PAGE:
If you’re the recipient of an outside (i.e., private) college scholarship, that may curb the amount of financial aid you receive from your school, and you’ll want to know how that works.
When you receive a private scholarship, some colleges will reduce your unmet need and student loans first, while other colleges will reduce their grants first. This is called scholarship displacement.
Your financial aid office can explain how your need-based financial aid will be reduced when you win a scholarship. That might not be bad news – the college may replace student loan dollars with the scholarship dollars, reducing your net price.
The financial aid office will know for sure – if you ask.
Do you engage in front-loading of grants?
Colleges take different approaches to grants, with some giving more grants up-front (called front-loading of grants) and some weaving grants evenly among the financial aid packages for all four years in campus. You might also receive more grants and scholarships during the freshman year, since some awards are for just one year, while other awards are renewable for all four years.
If you’re not sure how your grants are paid out – ask. It could save some headaches later on, when you realize the grant money has expired.
It is also important to understand the requirements for renewing your grants and scholarships. You might need to maintain a certain grade point average or participate in community service.
Does the college really meet full demonstrated financial need?
Colleges may promise that they’ll offer 100% of all college aid needed to attend their school, but a look under the surface reveals caveats galore.
Your financial aid office should know about the ins and out of full financial need, and what that means at your school. Chances are, if you’re what colleges describe as a desirable student, it will do what it takes to make up for any financial aid you’re missing, just to get you on campus (through a combo platter of grants, scholarships and loans).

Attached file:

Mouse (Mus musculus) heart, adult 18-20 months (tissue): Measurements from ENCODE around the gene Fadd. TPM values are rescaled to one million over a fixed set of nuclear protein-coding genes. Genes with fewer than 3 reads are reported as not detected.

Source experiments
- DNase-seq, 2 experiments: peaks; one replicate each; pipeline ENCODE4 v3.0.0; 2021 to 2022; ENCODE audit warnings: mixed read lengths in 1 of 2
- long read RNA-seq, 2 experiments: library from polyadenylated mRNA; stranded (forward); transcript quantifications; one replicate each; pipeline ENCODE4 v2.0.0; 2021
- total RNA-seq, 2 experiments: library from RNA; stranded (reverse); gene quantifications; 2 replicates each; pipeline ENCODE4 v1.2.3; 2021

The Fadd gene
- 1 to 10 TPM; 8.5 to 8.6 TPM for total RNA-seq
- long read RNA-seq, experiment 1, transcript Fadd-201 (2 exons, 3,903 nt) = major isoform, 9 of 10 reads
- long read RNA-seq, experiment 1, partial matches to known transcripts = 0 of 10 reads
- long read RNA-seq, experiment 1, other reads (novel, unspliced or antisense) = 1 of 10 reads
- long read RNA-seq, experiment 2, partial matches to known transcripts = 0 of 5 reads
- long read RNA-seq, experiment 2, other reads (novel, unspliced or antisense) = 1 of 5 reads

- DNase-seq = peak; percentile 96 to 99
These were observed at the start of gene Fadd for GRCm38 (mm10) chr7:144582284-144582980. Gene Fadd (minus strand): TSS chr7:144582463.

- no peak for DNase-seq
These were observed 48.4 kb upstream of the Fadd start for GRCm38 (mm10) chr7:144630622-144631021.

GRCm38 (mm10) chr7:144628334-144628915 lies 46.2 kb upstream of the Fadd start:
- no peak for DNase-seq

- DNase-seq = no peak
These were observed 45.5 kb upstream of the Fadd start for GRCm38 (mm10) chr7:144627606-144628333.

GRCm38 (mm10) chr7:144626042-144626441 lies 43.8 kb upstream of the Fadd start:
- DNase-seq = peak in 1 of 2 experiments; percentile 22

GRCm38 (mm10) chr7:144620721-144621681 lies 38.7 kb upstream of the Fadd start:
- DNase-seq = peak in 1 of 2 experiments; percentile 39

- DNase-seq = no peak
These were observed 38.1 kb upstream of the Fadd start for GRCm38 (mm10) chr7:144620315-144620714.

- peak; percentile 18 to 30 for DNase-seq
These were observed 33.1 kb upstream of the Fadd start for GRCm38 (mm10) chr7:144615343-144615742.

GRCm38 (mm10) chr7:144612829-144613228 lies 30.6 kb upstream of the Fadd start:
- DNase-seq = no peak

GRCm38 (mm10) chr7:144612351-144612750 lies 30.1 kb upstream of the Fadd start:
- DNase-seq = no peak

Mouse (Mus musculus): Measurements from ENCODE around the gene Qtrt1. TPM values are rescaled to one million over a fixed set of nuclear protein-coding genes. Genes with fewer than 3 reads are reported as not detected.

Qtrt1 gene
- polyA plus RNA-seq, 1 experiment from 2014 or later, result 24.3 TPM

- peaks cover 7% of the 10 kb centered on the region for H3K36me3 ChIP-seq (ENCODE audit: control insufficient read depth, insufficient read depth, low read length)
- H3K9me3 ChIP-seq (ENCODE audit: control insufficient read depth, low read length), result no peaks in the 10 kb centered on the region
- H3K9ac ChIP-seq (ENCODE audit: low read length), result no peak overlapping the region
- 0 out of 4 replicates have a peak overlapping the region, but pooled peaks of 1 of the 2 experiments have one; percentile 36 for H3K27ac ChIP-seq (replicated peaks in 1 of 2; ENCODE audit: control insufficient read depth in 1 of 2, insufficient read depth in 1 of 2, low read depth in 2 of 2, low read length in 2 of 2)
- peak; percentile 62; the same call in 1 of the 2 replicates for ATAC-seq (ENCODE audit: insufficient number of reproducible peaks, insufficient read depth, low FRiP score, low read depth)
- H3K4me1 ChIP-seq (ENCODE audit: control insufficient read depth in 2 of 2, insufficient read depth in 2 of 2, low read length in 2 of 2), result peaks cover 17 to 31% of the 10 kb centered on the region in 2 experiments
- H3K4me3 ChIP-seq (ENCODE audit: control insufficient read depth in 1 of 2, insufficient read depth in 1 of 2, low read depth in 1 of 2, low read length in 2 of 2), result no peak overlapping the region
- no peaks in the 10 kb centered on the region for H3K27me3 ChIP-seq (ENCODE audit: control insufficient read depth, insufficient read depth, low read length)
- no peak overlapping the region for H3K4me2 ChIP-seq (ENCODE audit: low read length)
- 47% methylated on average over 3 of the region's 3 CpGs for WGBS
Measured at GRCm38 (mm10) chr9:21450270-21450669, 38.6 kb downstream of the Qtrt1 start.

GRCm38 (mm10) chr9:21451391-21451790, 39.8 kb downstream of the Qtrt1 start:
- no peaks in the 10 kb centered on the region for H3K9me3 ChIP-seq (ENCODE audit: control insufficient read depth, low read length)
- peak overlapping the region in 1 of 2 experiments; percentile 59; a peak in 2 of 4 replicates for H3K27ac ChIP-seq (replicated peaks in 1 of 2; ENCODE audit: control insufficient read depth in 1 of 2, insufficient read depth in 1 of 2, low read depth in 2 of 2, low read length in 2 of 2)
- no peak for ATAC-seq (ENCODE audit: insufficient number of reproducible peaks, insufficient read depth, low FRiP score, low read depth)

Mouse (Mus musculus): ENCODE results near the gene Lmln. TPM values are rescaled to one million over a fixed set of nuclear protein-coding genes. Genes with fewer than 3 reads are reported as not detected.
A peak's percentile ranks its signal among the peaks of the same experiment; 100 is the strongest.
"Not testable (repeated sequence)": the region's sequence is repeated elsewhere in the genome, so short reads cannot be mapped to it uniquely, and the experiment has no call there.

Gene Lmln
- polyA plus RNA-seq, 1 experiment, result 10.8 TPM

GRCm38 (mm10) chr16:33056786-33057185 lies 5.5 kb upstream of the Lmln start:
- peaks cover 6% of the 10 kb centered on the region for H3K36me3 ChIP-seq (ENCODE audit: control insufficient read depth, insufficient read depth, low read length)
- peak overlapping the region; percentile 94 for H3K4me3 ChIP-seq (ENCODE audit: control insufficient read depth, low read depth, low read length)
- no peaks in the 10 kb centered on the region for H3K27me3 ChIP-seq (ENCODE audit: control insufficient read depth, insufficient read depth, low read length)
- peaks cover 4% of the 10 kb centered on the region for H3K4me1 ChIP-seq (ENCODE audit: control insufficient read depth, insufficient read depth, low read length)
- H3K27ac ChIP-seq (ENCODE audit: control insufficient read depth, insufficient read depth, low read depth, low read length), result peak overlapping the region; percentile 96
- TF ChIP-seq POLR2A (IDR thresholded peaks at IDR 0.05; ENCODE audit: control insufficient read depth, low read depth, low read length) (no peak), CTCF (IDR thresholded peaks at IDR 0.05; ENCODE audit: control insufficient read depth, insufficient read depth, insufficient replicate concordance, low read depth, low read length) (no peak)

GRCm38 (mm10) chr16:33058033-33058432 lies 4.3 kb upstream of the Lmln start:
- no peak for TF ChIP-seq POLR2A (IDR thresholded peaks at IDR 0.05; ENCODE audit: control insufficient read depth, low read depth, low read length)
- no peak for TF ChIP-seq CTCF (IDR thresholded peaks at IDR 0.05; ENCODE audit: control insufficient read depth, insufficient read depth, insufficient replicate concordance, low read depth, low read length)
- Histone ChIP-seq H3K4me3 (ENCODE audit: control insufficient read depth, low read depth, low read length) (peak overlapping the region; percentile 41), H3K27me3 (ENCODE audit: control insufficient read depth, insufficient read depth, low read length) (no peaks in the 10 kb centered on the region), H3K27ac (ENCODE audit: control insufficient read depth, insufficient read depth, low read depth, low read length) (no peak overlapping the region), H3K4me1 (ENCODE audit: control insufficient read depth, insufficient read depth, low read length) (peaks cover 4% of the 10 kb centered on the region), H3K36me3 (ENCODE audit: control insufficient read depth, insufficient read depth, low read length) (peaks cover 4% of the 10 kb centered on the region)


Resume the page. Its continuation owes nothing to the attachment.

But if you’re not in the “desirable” category the going can get sticky for applicants whose financial aid package and family resources fall short of covering the full cost of attending college. Some colleges gap students by leaving them with unmet need. Bring that up with financial aid and see where your college stands on the “meeting 100% need” issue.
How will studying abroad impact my financial aid package?
When the opportunity comes up to jet off to Paris or Sydney to study abroad for a semester or two, it’s hard to pass up the opportunity of a young college student’s lifetime.
But, don’t agree to any overseas academic experience until you know how it impacts your financial aid, and what help you can expect from your financial aid office to make the finances work for you before studying abroad.
Will the financial aid package cover just tuition at the foreign institution, or also travel costs? Does the college offer any special financial aid funds to help college students study abroad?
Take Full Advantage of Your College’s Financial Aid Office
While there is undoubtedly a sense of discomfort or even fear of talking about money with strangers, that shouldn’t the case with your college’s financial aid office.
Managers and staffers know full well that weeding through the facts on college aid is no easy task, and they’re available to help.
Start your financial office experience by asking these questions. As other questions pop up, go ahead and ask those, too.
Doing so could save you a bundle of money down the line.